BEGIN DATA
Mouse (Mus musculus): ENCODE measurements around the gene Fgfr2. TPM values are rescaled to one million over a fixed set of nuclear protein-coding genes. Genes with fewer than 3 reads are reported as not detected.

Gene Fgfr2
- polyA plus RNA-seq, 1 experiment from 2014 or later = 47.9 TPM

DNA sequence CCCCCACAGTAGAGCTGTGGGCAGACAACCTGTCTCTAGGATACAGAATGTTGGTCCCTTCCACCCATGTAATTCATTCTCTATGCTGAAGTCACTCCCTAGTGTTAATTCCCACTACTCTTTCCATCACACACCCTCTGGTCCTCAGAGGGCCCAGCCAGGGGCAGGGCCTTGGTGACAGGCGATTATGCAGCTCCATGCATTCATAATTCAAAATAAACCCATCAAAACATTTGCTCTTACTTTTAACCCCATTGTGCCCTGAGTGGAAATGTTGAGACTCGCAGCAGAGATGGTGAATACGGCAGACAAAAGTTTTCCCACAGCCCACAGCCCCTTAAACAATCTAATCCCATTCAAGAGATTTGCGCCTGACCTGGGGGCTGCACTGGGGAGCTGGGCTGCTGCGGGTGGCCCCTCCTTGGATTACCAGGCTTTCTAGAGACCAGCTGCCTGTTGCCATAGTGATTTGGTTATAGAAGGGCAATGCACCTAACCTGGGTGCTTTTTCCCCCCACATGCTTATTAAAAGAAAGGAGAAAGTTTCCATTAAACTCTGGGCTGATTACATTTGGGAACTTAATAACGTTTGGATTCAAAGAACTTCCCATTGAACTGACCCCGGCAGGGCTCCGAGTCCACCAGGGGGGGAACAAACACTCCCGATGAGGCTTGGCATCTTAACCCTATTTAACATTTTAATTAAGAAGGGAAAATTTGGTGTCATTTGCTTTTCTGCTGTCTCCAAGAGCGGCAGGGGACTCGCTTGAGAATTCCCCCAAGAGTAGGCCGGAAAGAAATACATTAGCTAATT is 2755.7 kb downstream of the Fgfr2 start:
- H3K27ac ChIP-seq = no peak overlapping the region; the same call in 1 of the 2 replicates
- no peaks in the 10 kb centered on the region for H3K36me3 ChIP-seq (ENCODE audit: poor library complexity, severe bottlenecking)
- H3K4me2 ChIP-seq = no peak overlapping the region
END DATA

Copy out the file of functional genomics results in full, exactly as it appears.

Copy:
Mouse (Mus musculus): ENCODE measurements around the gene Fgfr2. TPM values are rescaled to one million over a fixed set of nuclear protein-coding genes. Genes with fewer than 3 reads are reported as not detected.

Gene Fgfr2
- polyA plus RNA-seq, 1 experiment from 2014 or later = 47.9 TPM

DNA sequence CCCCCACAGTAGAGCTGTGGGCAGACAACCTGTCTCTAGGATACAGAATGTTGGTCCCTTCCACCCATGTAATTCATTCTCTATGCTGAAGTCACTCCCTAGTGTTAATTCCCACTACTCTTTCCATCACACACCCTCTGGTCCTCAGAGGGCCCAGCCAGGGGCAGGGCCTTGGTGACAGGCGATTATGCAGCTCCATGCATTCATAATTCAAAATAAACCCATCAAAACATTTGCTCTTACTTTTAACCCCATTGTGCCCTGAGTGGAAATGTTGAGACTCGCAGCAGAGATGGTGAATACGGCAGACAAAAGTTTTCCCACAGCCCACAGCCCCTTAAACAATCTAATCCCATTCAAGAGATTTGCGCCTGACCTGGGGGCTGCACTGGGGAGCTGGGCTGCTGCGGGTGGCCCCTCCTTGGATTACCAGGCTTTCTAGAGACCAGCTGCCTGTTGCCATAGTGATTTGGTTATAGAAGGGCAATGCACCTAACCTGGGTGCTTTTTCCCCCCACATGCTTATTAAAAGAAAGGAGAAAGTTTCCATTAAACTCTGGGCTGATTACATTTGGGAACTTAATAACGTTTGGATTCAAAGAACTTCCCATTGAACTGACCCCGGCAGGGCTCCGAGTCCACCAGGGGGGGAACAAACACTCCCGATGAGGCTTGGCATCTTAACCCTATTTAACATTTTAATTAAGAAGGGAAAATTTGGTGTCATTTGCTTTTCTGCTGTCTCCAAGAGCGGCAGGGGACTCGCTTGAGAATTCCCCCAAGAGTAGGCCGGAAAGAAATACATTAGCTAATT is 2755.7 kb downstream of the Fgfr2 start:
- H3K27ac ChIP-seq = no peak overlapping the region; the same call in 1 of the 2 replicates
- no peaks in the 10 kb centered on the region for H3K36me3 ChIP-seq (ENCODE audit: poor library complexity, severe bottlenecking)
- H3K4me2 ChIP-seq = no peak overlapping the region